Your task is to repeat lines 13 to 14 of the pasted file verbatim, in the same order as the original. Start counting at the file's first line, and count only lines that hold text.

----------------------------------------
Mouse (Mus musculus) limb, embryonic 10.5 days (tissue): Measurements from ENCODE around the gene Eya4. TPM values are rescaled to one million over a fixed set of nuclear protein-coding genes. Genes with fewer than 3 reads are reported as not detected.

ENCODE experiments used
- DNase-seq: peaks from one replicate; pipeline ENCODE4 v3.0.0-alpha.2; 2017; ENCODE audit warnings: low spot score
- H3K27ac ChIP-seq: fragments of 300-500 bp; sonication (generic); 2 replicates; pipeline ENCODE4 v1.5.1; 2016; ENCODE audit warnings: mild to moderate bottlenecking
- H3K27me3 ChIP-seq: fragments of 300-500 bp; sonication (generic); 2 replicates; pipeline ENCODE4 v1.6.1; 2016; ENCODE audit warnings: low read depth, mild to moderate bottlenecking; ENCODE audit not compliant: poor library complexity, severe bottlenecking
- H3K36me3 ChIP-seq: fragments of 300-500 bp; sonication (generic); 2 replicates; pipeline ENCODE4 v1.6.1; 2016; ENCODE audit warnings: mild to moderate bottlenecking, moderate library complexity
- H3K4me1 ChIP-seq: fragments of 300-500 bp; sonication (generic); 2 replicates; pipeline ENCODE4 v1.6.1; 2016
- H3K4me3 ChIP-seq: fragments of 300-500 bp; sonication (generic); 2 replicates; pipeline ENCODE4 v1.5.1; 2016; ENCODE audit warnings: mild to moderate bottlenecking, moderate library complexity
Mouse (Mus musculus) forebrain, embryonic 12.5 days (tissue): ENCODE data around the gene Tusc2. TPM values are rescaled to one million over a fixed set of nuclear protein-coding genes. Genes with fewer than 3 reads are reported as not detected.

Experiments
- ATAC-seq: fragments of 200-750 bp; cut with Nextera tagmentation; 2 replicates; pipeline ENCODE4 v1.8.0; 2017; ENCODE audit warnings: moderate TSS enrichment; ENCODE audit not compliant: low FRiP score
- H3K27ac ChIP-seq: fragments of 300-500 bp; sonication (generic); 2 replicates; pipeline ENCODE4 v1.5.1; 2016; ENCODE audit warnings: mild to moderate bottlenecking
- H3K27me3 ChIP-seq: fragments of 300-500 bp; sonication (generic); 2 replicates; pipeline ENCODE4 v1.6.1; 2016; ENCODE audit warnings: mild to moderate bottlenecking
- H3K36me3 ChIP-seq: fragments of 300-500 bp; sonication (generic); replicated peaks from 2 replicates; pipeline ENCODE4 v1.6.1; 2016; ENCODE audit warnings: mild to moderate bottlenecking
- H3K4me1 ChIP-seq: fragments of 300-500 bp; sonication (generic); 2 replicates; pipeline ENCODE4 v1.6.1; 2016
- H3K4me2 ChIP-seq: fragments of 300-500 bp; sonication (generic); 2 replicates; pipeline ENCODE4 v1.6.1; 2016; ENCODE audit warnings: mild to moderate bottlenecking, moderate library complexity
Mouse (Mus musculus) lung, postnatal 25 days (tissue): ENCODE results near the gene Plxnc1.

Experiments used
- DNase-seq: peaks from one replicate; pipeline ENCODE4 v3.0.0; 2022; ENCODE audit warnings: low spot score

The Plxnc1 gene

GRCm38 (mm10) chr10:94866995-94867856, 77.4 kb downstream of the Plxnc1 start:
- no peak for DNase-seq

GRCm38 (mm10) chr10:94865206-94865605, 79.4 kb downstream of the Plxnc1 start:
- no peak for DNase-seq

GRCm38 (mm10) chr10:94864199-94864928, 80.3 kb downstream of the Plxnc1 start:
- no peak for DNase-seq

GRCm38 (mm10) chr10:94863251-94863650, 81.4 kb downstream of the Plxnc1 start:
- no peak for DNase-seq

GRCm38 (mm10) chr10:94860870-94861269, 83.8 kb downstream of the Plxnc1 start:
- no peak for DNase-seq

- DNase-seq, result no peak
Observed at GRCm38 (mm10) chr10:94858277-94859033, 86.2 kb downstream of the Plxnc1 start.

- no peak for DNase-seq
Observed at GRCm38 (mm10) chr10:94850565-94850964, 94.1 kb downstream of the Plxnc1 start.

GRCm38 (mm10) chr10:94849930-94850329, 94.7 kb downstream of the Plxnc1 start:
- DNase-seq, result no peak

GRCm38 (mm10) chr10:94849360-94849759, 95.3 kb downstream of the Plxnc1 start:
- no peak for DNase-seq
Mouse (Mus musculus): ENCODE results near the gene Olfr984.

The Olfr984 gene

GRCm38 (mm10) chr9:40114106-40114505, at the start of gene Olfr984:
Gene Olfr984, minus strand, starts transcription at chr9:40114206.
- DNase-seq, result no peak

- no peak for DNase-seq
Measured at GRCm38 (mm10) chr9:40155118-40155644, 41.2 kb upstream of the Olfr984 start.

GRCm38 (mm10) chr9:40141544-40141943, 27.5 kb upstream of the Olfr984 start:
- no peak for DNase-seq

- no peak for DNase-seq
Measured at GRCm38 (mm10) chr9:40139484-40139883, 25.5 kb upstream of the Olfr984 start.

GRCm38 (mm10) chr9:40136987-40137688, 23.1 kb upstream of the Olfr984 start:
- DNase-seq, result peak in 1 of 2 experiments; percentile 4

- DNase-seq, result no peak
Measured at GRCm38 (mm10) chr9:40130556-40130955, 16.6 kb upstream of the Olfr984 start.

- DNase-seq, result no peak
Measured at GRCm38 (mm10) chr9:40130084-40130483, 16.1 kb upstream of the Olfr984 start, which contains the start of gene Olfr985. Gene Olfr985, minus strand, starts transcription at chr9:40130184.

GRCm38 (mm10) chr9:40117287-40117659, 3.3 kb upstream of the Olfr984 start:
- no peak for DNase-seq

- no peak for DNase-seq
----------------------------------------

- H3K27me3 ChIP-seq: fragments of 300-500 bp; sonication (generic); 2 replicates; pipeline ENCODE4 v1.6.1; 2016; ENCODE audit warnings: mild to moderate bottlenecking
- H3K36me3 ChIP-seq: fragments of 300-500 bp; sonication (generic); replicated peaks from 2 replicates; pipeline ENCODE4 v1.6.1; 2016; ENCODE audit warnings: mild to moderate bottlenecking